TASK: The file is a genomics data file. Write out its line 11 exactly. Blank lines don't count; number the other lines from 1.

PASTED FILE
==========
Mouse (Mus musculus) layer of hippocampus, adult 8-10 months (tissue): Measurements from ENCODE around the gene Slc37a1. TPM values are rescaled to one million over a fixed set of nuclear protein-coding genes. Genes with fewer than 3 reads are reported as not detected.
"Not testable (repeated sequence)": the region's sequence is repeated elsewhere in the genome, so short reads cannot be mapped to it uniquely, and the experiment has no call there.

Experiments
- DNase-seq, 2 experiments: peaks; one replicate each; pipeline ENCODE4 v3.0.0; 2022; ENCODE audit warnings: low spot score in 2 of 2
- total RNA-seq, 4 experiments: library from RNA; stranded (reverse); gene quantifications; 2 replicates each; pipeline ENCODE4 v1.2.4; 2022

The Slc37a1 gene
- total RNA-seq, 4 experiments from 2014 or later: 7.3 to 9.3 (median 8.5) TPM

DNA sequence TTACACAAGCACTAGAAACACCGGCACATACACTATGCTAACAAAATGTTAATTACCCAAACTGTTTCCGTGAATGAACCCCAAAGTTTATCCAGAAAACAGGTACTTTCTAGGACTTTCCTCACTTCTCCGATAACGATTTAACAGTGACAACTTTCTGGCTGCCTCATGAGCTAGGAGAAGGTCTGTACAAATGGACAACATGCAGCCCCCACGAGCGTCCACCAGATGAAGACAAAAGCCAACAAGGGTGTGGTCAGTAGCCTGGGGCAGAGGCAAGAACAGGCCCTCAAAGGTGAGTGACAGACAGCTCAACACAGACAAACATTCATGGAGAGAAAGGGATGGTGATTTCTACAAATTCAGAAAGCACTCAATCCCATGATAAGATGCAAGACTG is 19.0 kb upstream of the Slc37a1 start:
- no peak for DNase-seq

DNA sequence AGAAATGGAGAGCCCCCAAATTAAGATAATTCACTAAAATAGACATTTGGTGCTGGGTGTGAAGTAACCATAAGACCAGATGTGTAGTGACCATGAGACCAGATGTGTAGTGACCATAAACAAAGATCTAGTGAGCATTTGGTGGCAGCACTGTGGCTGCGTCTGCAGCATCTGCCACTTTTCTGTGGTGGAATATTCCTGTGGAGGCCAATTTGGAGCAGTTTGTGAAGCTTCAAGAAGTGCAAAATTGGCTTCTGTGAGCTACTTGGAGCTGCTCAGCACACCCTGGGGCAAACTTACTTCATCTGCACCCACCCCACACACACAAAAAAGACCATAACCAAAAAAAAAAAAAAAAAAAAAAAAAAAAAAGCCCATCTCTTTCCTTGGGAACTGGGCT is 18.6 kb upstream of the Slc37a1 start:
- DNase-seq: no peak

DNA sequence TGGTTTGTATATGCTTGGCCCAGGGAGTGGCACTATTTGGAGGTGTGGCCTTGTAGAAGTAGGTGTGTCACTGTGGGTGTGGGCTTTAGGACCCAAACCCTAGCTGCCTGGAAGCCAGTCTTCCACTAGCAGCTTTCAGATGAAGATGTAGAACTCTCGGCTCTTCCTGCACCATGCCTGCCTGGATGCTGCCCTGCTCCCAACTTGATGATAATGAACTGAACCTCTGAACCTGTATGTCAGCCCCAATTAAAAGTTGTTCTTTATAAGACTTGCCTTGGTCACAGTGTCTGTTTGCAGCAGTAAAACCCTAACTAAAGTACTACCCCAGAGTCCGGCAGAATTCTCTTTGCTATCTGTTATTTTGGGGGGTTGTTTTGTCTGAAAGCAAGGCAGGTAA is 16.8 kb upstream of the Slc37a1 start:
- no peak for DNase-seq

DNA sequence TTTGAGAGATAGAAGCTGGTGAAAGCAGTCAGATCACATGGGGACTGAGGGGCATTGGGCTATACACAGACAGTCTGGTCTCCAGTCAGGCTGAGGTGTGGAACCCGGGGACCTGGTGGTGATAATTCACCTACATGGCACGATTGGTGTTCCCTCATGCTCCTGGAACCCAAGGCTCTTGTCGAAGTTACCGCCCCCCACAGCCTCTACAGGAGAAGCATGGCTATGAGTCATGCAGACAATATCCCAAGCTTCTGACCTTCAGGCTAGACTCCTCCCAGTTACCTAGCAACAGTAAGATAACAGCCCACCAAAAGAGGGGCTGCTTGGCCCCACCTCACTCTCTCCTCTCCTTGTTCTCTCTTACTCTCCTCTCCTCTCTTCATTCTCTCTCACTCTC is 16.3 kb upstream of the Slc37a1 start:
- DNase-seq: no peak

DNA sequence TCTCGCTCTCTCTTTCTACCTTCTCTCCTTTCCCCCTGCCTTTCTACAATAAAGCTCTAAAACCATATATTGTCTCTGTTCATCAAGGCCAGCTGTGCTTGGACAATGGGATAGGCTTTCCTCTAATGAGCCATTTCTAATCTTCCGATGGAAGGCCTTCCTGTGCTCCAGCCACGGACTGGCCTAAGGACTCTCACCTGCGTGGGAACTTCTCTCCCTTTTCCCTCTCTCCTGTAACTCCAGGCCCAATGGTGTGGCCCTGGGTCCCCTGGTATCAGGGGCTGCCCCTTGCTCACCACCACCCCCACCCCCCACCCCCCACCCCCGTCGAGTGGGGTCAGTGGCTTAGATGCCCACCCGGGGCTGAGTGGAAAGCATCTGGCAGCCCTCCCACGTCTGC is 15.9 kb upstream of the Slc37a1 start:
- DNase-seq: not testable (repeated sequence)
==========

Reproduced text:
- DNase-seq: no peak